I never really mastered reading kanji – the ideographic characters borrowed from Chinese –  when I was studying Japanese a dozen years ago, but one character I do remember is dai, or big.  It consists of two vertical strokes, joined at the top and curving out to the sides at the bottom, with a single horizontal stroke crossing in the middle. It is meant, I believe, to look like a person with arms stretched out; think of a fisherman measuring the one that got away. That character – in Mandarin, da – is the one I’ve noticed the most this last week, all over Shanghai and now in Hunan province.

                In Shanghai today, everything is big – but specifically, the Pudong section of the east bank of the Huangpu River. When I last walked along the Bund 25 years ago, none of Pudong existed. It was an area of farmland glimpsed across the river through the haze, with perhaps just a few signs of the  construction boom to come. Today it is dominated by a cluster of futuristic skyscrapers, most noticeably the 100-story Shanghai World Financial Center, a shapely glass monolith with a large square hole at the top, and the Oriental Pearl TV Tower — shades of Berlin Alexanderplatz, but with two “pearls” on its slender tower, to Berlin’s one. Street-level Pudong also feels a bit like Berlin, specifically, Potsdamerplatz, with its wide streets, open plazas and chunky post-Wall buildings, but a good deal more deserted. This may not yet be a section of town where people actually live their lives, as opposed to conducting business, despite the high-end, high-rise apartment buildings already standing and seemingly increasing by the day.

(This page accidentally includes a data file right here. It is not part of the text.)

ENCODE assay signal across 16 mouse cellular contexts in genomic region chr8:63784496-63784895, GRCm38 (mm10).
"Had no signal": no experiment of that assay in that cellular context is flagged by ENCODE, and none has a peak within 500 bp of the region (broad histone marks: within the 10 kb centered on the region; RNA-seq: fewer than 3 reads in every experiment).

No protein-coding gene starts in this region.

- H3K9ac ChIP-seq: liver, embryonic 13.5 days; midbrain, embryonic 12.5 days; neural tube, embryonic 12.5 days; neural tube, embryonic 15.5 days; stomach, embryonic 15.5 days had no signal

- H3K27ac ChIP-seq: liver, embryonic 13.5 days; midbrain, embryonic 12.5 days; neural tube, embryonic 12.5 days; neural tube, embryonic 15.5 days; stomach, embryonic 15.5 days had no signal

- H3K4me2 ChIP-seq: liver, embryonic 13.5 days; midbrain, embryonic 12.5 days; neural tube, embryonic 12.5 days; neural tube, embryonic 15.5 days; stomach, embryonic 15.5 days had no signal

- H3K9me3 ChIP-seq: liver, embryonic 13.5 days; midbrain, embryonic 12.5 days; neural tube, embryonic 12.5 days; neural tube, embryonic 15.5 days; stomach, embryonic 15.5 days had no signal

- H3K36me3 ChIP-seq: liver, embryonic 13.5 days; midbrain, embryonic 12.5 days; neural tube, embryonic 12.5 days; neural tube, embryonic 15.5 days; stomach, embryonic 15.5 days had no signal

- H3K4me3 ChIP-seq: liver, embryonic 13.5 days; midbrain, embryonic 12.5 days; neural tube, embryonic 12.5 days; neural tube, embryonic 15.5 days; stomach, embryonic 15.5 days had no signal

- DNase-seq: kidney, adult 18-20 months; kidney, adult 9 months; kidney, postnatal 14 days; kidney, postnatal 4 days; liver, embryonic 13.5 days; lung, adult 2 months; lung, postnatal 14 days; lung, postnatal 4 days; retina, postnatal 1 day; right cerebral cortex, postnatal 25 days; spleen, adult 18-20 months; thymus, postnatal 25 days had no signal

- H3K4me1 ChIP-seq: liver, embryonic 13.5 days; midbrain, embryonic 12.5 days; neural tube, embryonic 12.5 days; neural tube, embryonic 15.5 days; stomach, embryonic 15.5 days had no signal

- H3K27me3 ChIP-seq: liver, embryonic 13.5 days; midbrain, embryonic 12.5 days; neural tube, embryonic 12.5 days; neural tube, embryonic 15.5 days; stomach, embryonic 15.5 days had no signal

On the other hand, the relative remoteness served me well in my choice of hotel, the Novotel Atlantis Pudong. Its location, well beyond the existing business center, made my spacious 35th-floor corner room a great bargain at $58 a night, compared to the luxury hotels across the river. Yes, they’re within walking distance of all the major attractions, which would have been nice. But a taxi ride from the Bund to the Novotel cost just over $3 U.S., no tipping expected, to cover what surely must have been the distance from Times Square to my apartment on 158th Street ($25 the last time I looked). And there I had, almost to myself, a 50-foot semicircular pool overlooking the new Pudong – when I could see it, through the yellowish gauze of pollution that permeates the city even on a good day. The first morning, I awoke to find my 35th-floor room completely fogged in, not unlike my brain after a 15-hour flight and a 12-hour sleep. (Both burned off around noon.)

                Shanghai is gearing up for its 2010 World Expo, opening in May. The fair’s mascot, Seaboy, could be Gumby’s little blue brother, and his walking stance and outstretched arms in many of the posters and sculptures ubiquitous around town give him, too, the form of the da character.  In this city, everything is going big. Even the approach to the serene 400-year-old Yuyuan Garden, a deliberately preserved warren of traditional shops and eateries that was packed with Chinese tourists just after Lantern Festival weekend, is about to go big when the glassy five-story Yu Fashion Garden opens this spring. And in the former French Concession, that dignified 19th-century enclave morphed into an ever-so-trendy center for shopping (Shanghai Tang!) and nightlife, giant billboards proclaim some of the names likely to loom large in the city’s future: Cartier, Godiva and Coach.

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